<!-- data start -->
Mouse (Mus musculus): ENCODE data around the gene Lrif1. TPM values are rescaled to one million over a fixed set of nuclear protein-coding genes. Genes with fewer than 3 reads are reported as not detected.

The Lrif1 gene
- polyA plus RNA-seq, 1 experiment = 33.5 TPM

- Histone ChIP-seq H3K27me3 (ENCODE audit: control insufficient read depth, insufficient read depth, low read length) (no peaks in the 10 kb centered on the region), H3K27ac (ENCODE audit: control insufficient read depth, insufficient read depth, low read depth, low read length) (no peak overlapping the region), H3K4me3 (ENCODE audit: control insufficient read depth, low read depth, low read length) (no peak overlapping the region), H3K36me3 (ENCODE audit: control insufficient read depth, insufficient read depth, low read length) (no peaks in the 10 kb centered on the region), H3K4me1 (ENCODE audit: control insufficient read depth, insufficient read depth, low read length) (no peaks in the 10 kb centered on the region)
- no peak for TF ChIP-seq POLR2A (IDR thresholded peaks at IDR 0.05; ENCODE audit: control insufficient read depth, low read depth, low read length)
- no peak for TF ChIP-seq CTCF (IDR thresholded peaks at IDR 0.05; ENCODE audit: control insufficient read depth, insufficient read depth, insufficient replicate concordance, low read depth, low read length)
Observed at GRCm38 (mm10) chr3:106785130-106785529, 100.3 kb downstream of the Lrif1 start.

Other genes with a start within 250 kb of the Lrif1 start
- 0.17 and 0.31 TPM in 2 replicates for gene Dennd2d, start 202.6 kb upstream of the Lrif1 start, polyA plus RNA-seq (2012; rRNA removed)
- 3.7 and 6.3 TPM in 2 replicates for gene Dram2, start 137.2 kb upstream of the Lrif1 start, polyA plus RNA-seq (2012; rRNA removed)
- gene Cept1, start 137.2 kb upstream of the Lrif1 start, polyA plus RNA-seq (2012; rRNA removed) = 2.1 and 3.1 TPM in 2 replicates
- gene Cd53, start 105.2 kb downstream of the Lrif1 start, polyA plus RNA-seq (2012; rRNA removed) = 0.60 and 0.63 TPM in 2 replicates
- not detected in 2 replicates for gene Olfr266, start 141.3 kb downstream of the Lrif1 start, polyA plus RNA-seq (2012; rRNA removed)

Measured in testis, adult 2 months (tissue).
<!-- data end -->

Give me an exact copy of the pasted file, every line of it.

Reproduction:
Mouse (Mus musculus): ENCODE data around the gene Lrif1. TPM values are rescaled to one million over a fixed set of nuclear protein-coding genes. Genes with fewer than 3 reads are reported as not detected.

The Lrif1 gene
- polyA plus RNA-seq, 1 experiment = 33.5 TPM

- Histone ChIP-seq H3K27me3 (ENCODE audit: control insufficient read depth, insufficient read depth, low read length) (no peaks in the 10 kb centered on the region), H3K27ac (ENCODE audit: control insufficient read depth, insufficient read depth, low read depth, low read length) (no peak overlapping the region), H3K4me3 (ENCODE audit: control insufficient read depth, low read depth, low read length) (no peak overlapping the region), H3K36me3 (ENCODE audit: control insufficient read depth, insufficient read depth, low read length) (no peaks in the 10 kb centered on the region), H3K4me1 (ENCODE audit: control insufficient read depth, insufficient read depth, low read length) (no peaks in the 10 kb centered on the region)
- no peak for TF ChIP-seq POLR2A (IDR thresholded peaks at IDR 0.05; ENCODE audit: control insufficient read depth, low read depth, low read length)
- no peak for TF ChIP-seq CTCF (IDR thresholded peaks at IDR 0.05; ENCODE audit: control insufficient read depth, insufficient read depth, insufficient replicate concordance, low read depth, low read length)
Observed at GRCm38 (mm10) chr3:106785130-106785529, 100.3 kb downstream of the Lrif1 start.

Other genes with a start within 250 kb of the Lrif1 start
- 0.17 and 0.31 TPM in 2 replicates for gene Dennd2d, start 202.6 kb upstream of the Lrif1 start, polyA plus RNA-seq (2012; rRNA removed)
- 3.7 and 6.3 TPM in 2 replicates for gene Dram2, start 137.2 kb upstream of the Lrif1 start, polyA plus RNA-seq (2012; rRNA removed)
- gene Cept1, start 137.2 kb upstream of the Lrif1 start, polyA plus RNA-seq (2012; rRNA removed) = 2.1 and 3.1 TPM in 2 replicates
- gene Cd53, start 105.2 kb downstream of the Lrif1 start, polyA plus RNA-seq (2012; rRNA removed) = 0.60 and 0.63 TPM in 2 replicates
- not detected in 2 replicates for gene Olfr266, start 141.3 kb downstream of the Lrif1 start, polyA plus RNA-seq (2012; rRNA removed)

Measured in testis, adult 2 months (tissue).